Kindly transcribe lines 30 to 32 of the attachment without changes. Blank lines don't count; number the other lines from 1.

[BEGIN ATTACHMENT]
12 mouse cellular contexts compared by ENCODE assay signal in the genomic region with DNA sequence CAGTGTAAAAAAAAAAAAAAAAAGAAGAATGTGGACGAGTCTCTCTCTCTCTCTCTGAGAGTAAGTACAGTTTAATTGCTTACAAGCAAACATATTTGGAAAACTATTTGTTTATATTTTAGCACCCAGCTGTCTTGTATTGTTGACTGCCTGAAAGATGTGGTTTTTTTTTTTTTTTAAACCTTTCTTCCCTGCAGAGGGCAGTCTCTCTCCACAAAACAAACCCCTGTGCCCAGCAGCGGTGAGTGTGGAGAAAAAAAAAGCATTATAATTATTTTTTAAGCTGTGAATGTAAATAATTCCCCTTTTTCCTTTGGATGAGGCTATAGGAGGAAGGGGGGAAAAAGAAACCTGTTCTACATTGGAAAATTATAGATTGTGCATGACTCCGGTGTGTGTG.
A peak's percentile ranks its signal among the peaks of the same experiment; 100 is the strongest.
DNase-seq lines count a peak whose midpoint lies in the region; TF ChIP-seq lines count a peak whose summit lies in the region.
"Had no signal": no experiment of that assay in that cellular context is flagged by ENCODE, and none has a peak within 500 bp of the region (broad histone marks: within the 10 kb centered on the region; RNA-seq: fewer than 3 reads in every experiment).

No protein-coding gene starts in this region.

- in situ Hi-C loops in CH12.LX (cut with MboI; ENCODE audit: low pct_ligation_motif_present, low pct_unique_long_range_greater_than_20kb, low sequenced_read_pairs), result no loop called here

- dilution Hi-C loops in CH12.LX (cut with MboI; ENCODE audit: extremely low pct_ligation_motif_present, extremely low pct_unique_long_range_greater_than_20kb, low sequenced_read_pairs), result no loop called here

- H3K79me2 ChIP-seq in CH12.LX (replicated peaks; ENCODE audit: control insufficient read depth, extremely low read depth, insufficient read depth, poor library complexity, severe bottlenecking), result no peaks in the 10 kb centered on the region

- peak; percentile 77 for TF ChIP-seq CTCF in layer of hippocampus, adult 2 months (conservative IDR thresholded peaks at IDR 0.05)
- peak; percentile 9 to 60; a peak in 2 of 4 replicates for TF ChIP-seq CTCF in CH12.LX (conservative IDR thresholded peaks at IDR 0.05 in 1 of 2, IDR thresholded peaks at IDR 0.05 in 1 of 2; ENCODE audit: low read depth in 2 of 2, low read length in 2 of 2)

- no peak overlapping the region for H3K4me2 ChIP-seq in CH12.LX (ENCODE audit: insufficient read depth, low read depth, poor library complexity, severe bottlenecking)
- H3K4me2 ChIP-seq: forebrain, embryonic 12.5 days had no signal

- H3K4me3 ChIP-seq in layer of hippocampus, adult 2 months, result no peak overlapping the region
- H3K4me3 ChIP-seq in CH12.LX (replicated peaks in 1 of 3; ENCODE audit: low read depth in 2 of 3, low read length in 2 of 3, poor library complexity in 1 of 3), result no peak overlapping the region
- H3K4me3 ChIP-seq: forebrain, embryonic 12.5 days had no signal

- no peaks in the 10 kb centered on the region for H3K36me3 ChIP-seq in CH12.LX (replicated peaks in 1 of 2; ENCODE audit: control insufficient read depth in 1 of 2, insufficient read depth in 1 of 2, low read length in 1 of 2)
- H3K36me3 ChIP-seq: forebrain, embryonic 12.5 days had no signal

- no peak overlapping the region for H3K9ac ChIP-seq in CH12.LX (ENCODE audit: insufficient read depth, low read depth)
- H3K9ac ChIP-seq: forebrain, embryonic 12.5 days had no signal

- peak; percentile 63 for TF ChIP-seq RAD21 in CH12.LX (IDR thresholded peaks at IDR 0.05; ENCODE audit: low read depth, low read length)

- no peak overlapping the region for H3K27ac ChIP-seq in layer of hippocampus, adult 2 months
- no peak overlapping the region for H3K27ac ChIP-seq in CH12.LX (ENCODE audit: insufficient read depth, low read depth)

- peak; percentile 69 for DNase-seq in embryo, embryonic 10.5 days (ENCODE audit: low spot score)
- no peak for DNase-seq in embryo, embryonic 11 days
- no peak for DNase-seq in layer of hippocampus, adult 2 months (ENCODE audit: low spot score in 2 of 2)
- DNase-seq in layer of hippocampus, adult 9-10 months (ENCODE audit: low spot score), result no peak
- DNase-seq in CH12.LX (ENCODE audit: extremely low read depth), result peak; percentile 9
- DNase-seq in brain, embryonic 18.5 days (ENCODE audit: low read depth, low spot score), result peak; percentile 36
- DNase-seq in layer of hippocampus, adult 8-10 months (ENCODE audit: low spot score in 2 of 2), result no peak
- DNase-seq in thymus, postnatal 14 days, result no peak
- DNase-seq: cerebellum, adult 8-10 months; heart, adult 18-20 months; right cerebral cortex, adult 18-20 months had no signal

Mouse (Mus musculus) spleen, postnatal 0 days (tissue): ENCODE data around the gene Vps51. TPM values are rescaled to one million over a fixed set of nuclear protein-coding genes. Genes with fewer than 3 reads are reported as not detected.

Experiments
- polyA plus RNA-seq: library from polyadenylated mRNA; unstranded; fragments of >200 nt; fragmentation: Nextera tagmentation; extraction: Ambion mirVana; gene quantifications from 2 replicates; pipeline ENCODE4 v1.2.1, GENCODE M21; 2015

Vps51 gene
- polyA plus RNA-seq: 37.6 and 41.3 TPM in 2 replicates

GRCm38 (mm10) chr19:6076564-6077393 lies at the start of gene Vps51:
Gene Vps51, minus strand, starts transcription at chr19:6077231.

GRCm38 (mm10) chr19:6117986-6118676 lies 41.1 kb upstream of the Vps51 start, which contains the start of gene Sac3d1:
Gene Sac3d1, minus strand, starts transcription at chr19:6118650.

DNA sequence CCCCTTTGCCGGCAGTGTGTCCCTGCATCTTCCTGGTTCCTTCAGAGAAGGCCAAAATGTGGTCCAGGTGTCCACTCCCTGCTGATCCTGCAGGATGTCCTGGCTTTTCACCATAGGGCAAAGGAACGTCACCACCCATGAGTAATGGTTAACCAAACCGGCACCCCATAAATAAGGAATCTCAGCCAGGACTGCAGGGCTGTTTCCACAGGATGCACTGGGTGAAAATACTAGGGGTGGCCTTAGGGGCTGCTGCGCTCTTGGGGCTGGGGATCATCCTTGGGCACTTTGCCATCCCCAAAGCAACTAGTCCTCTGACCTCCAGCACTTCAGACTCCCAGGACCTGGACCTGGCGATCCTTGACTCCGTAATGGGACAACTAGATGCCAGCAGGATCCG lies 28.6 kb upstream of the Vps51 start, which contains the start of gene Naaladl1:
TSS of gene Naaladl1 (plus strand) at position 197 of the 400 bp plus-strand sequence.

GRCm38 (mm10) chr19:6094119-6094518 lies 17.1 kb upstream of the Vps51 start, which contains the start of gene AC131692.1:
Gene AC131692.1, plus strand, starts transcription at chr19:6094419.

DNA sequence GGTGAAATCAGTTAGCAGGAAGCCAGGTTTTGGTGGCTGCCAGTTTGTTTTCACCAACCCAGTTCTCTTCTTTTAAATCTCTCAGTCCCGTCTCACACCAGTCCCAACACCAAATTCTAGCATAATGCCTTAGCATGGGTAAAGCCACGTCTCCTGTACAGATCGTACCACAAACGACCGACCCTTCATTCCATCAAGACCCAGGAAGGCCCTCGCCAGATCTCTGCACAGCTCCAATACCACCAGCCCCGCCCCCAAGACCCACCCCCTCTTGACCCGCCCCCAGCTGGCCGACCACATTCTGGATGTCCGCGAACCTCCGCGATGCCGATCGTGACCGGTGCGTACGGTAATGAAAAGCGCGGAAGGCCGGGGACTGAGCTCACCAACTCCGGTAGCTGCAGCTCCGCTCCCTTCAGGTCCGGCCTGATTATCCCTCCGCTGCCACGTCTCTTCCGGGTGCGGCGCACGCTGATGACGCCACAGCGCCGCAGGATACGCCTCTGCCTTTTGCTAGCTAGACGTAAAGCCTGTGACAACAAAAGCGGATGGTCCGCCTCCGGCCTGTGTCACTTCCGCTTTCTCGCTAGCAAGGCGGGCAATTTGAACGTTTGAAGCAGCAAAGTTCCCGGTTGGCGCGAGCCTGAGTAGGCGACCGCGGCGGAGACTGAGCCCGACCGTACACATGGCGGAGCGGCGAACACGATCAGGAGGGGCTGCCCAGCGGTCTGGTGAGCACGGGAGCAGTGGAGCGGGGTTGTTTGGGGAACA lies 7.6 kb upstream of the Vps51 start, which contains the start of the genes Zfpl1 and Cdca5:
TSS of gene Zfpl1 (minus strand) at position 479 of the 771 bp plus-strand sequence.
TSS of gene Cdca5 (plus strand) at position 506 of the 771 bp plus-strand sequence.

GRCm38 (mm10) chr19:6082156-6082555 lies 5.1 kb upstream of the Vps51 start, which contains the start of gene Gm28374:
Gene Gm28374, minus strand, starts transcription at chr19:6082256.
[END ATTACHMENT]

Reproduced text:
- DNase-seq in thymus, postnatal 14 days, result no peak
- DNase-seq: cerebellum, adult 8-10 months; heart, adult 18-20 months; right cerebral cortex, adult 18-20 months had no signal

Mouse (Mus musculus) spleen, postnatal 0 days (tissue): ENCODE data around the gene Vps51. TPM values are rescaled to one million over a fixed set of nuclear protein-coding genes. Genes with fewer than 3 reads are reported as not detected.